So, why do we go to the church if the pastor is not John Piper? Because it is the Body of Christ, that’s why!!!

  2. Hi Andy – glad I stumbled across your site. The stuff on your About page is inspiring. You make some good observations in this post about the centrality of sermons in evangelical worship, which I’ve had doubts about for some time. I think we miss the point by emphasising knowledge and understanding above multiple other aspects of our faith.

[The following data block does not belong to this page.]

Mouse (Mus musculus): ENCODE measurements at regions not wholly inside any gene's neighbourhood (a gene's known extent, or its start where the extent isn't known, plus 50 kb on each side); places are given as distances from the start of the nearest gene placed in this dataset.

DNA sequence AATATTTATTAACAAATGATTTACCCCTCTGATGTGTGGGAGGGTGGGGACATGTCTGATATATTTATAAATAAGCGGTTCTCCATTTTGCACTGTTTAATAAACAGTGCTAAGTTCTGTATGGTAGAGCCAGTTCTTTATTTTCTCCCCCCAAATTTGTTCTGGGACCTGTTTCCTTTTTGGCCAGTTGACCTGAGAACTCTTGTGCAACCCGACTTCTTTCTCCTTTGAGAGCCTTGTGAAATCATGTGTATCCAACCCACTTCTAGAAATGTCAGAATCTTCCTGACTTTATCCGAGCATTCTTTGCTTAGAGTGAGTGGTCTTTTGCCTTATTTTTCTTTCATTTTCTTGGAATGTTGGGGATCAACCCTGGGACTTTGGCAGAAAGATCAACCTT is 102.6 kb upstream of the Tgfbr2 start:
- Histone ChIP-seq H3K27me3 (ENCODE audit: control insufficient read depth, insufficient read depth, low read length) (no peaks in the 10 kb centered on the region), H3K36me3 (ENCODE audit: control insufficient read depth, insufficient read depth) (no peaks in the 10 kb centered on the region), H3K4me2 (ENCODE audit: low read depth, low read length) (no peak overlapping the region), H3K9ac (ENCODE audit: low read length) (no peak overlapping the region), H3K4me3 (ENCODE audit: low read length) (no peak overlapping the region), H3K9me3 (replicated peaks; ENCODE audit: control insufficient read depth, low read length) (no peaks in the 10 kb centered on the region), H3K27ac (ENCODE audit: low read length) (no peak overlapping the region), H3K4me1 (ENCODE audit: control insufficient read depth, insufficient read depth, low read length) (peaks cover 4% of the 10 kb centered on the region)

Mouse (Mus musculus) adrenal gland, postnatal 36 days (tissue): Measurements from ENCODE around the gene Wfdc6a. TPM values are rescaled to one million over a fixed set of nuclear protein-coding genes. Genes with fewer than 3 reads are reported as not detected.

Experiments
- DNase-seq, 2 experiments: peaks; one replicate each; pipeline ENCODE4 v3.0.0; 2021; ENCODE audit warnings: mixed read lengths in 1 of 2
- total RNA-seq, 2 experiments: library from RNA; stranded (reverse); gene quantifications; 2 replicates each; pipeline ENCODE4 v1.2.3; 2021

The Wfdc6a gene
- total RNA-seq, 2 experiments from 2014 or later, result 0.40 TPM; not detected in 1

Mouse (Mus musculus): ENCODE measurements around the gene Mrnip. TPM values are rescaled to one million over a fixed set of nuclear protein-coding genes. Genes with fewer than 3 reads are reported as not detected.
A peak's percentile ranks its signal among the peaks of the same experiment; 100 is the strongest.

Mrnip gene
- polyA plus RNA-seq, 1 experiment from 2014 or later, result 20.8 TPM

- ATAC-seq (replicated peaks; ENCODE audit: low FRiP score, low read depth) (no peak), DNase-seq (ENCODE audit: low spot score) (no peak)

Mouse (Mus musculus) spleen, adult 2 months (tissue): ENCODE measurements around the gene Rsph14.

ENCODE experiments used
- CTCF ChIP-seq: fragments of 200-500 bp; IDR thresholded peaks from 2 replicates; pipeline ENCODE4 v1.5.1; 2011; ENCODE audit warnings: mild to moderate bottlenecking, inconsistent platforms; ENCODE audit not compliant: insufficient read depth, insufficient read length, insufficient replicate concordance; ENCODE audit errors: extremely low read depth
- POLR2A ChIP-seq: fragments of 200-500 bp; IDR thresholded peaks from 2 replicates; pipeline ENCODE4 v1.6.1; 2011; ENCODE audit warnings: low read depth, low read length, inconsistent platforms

Angus, many people look at the early church for inspiration and in itself this is not a bad thing. The ongoing question about the passage(s) you refer to (and the whole bible, really) is whether the statements are descriptive of prescriptive. My current feeling is that we attribute too much prescriptiveness to passages which simply describe what happened. I’m not convinced by your apparent assertion that “…These foci resulted in the Lord granting them awe, wonders, signs, and an incredible communal existence.” Your subsequent text suggests that we can bring about these types of blessings from God, based on doing certain things, but this is hard to swallow. Surely the wonders and signs and so on were gifts, and the “4 items” the early church’s grateful and worshipful response to the grace demonstrated by the gifts? To suggest that if we do certain things or follow a certain programme, in order to receive God’s Gift(s) is not the Gospel the way I read it.